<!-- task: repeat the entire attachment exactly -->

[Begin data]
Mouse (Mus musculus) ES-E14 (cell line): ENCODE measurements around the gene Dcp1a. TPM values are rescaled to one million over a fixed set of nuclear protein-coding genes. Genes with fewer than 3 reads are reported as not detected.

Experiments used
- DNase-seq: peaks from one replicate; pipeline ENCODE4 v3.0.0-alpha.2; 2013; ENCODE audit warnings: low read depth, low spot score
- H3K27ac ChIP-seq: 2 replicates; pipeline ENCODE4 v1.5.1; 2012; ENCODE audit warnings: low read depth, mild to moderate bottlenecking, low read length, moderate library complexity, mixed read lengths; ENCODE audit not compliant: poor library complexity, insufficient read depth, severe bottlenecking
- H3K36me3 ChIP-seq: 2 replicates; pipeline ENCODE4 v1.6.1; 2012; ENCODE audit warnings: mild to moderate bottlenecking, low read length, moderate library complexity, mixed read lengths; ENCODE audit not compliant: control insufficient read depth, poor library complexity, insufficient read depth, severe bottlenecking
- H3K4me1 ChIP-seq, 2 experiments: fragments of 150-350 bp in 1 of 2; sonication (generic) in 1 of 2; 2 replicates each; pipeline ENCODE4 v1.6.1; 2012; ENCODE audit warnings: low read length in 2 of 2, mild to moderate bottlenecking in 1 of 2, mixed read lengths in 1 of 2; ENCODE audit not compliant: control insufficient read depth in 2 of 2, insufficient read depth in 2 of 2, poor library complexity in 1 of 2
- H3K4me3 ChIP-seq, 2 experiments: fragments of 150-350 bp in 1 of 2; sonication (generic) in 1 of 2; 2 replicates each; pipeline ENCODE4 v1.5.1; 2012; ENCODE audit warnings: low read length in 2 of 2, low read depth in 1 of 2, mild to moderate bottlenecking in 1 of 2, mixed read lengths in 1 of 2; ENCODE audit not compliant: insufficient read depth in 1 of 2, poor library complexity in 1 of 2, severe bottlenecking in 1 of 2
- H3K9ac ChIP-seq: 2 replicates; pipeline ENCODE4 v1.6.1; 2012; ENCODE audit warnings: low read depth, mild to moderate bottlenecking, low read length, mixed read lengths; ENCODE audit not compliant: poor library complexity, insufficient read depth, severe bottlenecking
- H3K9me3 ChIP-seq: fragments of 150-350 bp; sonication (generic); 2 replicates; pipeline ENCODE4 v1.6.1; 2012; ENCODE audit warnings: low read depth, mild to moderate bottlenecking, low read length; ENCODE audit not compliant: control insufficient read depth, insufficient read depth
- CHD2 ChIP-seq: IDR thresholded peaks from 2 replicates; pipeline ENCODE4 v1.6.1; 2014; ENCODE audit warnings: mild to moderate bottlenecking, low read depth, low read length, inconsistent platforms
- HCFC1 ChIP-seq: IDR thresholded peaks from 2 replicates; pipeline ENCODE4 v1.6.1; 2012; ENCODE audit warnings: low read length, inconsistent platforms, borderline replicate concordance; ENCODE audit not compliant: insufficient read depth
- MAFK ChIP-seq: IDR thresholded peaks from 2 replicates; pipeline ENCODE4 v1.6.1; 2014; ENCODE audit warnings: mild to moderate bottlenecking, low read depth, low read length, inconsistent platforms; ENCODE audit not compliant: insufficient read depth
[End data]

Mouse (Mus musculus) ES-E14 (cell line): ENCODE measurements around the gene Dcp1a. TPM values are rescaled to one million over a fixed set of nuclear protein-coding genes. Genes with fewer than 3 reads are reported as not detected.

Experiments used
- DNase-seq: peaks from one replicate; pipeline ENCODE4 v3.0.0-alpha.2; 2013; ENCODE audit warnings: low read depth, low spot score
- H3K27ac ChIP-seq: 2 replicates; pipeline ENCODE4 v1.5.1; 2012; ENCODE audit warnings: low read depth, mild to moderate bottlenecking, low read length, moderate library complexity, mixed read lengths; ENCODE audit not compliant: poor library complexity, insufficient read depth, severe bottlenecking
- H3K36me3 ChIP-seq: 2 replicates; pipeline ENCODE4 v1.6.1; 2012; ENCODE audit warnings: mild to moderate bottlenecking, low read length, moderate library complexity, mixed read lengths; ENCODE audit not compliant: control insufficient read depth, poor library complexity, insufficient read depth, severe bottlenecking
- H3K4me1 ChIP-seq, 2 experiments: fragments of 150-350 bp in 1 of 2; sonication (generic) in 1 of 2; 2 replicates each; pipeline ENCODE4 v1.6.1; 2012; ENCODE audit warnings: low read length in 2 of 2, mild to moderate bottlenecking in 1 of 2, mixed read lengths in 1 of 2; ENCODE audit not compliant: control insufficient read depth in 2 of 2, insufficient read depth in 2 of 2, poor library complexity in 1 of 2
- H3K4me3 ChIP-seq, 2 experiments: fragments of 150-350 bp in 1 of 2; sonication (generic) in 1 of 2; 2 replicates each; pipeline ENCODE4 v1.5.1; 2012; ENCODE audit warnings: low read length in 2 of 2, low read depth in 1 of 2, mild to moderate bottlenecking in 1 of 2, mixed read lengths in 1 of 2; ENCODE audit not compliant: insufficient read depth in 1 of 2, poor library complexity in 1 of 2, severe bottlenecking in 1 of 2
- H3K9ac ChIP-seq: 2 replicates; pipeline ENCODE4 v1.6.1; 2012; ENCODE audit warnings: low read depth, mild to moderate bottlenecking, low read length, mixed read lengths; ENCODE audit not compliant: poor library complexity, insufficient read depth, severe bottlenecking
- H3K9me3 ChIP-seq: fragments of 150-350 bp; sonication (generic); 2 replicates; pipeline ENCODE4 v1.6.1; 2012; ENCODE audit warnings: low read depth, mild to moderate bottlenecking, low read length; ENCODE audit not compliant: control insufficient read depth, insufficient read depth
- CHD2 ChIP-seq: IDR thresholded peaks from 2 replicates; pipeline ENCODE4 v1.6.1; 2014; ENCODE audit warnings: mild to moderate bottlenecking, low read depth, low read length, inconsistent platforms
- HCFC1 ChIP-seq: IDR thresholded peaks from 2 replicates; pipeline ENCODE4 v1.6.1; 2012; ENCODE audit warnings: low read length, inconsistent platforms, borderline replicate concordance; ENCODE audit not compliant: insufficient read depth
- MAFK ChIP-seq: IDR thresholded peaks from 2 replicates; pipeline ENCODE4 v1.6.1; 2014; ENCODE audit warnings: mild to moderate bottlenecking, low read depth, low read length, inconsistent platforms; ENCODE audit not compliant: insufficient read depth